Saturday, October 2, 2010
Inquiry or Grasping?
Reaching for your toes, pulling on your hip, twisting your neck more to move that shoulder, bouncing on your feet to throw your legs towards the wall in an inversion.... Are these actions explorations of how the body works, about how the energy moves, about where the foundation really rests, or are they striving for that goal -- that shape -- that affirmation of self. How do we shift from the mind set of grasping into one where the goal is no longer the driver of experience? How do we allow the practice to move more freely from the dictates of the judging mind?
For me the grasping seems to come from a set of sources: Either I am challenging ideas of whether I am able or unable, which can also be seen in terms of judging whether I am good or bad; or I am responding to inhibitions based on fear. Every time I practice yoga I am faced with discomfort somewhere along the way. It might be in my hip joint on that first deep internal rotation. It might be in my mind in the form of disappointment as I release my attachment to Padmasana (Lotus) in Sirsasana (headstand). When discomfort arises, I watch my desire rise and take note where it is pushing me: to escape or to push through, to applaud my attempts or exaggerate my failures.
The pattern set by grasping is either holding on tight to something I don't want to release or of reaching beyond what actually is in an attempt to get somewhere else. What the practice teaches me every day is that I can see that pattern and not fall into it, nor do I have to react to it. I can nod at it and proceed to breathe up through my core into my upside-down self or make space around my racing excited heart. I might apply Ujjayi breath (ocean-sounding breath) to support me and search my body for clues as to where the resistance has really taken hold. Where there is desperation, I see it and acknowledge it. Where there is sadness, I see it and acknowledge it. Where there is determination, I see it and acknowledge it. These are aspects of myself and I do not reject them, but I begin to ask a new set of questions about them. How can I use that energy to open more fully, to see where the energy leads, without striving towards an end point?
The inquiry is a source of continuous growth no matter what the condition of the body. This is part of the magic of the yoga practice. My heart goes out to those students in yoga classes, desperately throwing themselves again and again in an effort to find an inverted posture. The support in the body is not available when jerked around by grasping. It is the release of the goal, the deepening breath, the softness in the foundation, the lift in the core, the open space between the collarbones, the clarity in the mind's focus of attention. It is the letting go into the twist, the inversion, the cross-legged position, the arm balance, the stressful meeting, the standing-on-the-platform-when-you-miss-the-train.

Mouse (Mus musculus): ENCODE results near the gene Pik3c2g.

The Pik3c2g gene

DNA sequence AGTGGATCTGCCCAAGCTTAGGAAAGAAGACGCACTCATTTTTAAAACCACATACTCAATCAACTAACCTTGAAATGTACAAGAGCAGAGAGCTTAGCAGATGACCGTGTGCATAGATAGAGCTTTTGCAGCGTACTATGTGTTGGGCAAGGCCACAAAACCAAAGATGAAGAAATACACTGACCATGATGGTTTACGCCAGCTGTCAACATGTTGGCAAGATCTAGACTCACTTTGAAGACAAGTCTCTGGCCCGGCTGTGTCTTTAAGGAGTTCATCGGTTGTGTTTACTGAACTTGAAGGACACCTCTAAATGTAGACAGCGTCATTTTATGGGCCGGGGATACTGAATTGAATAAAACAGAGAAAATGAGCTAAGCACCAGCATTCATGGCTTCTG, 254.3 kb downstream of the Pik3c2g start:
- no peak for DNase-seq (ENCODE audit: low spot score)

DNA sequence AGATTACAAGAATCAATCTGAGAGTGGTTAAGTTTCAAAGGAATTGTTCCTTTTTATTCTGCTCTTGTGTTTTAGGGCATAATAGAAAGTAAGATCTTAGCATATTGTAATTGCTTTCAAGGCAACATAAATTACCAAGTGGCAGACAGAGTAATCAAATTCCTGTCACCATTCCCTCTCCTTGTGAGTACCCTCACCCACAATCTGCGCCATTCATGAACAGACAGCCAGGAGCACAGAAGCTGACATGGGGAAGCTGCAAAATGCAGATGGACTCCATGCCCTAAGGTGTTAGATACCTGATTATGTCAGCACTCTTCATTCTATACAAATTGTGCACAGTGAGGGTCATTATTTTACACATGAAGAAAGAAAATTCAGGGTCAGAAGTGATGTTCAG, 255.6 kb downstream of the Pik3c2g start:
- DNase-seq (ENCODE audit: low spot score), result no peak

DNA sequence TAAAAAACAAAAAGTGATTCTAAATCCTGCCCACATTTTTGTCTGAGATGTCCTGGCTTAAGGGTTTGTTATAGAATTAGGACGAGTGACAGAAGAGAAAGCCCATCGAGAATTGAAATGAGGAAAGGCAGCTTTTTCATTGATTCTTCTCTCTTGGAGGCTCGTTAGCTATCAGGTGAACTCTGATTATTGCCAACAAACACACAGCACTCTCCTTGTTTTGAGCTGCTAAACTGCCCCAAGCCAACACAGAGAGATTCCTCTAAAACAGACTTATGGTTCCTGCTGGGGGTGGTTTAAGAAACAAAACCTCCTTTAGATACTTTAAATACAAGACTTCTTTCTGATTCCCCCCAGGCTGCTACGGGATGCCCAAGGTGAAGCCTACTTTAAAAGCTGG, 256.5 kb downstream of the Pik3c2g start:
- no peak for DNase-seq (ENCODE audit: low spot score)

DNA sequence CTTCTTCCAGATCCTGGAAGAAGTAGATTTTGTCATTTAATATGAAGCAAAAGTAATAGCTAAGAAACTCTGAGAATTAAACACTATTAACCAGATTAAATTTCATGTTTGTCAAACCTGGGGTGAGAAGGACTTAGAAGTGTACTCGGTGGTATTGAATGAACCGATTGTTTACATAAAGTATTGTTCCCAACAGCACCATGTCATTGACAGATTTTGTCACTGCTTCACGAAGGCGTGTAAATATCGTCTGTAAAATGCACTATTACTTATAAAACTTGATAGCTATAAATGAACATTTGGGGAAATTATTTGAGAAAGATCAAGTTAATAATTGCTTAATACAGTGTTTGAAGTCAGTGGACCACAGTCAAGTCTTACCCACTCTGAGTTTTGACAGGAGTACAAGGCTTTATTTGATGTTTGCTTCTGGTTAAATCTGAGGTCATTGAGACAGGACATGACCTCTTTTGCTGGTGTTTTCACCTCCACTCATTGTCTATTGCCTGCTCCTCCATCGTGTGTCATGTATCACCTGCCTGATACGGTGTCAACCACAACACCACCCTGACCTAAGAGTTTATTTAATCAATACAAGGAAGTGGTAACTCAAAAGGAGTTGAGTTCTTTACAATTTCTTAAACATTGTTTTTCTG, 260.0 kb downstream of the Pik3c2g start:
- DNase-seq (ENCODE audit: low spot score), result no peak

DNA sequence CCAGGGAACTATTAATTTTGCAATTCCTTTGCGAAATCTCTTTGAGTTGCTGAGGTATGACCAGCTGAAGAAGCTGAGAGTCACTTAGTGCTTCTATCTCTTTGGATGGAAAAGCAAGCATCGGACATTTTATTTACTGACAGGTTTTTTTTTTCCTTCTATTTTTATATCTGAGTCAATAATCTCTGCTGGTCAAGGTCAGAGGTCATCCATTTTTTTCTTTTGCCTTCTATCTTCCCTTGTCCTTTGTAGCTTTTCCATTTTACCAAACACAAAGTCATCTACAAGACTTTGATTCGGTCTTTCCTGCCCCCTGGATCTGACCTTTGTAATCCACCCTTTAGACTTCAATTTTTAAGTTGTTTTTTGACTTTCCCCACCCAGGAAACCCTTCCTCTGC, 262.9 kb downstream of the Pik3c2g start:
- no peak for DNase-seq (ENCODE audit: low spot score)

What I am doing there on the mat is the same thing I am doing off the mat. I am exploring. I am seeking a balance between discovery and failure, between being set in my ways and limitlessness. The practice of yoga offers the opportunity to explore what there is beyond the grasping, the striving and the judgments. It keeps me aware of my goal-setting tendencies, and helps me see the context in which I am driven to set those goals. It helps me see the goal as a marker of my own measuring, judging self, and that there is much more than that for me to experience, share, and enjoy. Nothing prevents the discomfort, but it is not so uncomfortable if I can see it for what it is.
This reminds me of breaking in new shoes. The practice goes little by little to stretch and shape around the truth of the foot, supporting and changing the foot a bit as it goes, until the exploration is free and natural. And when the shoe fits well, there is no end to where the foot can go.
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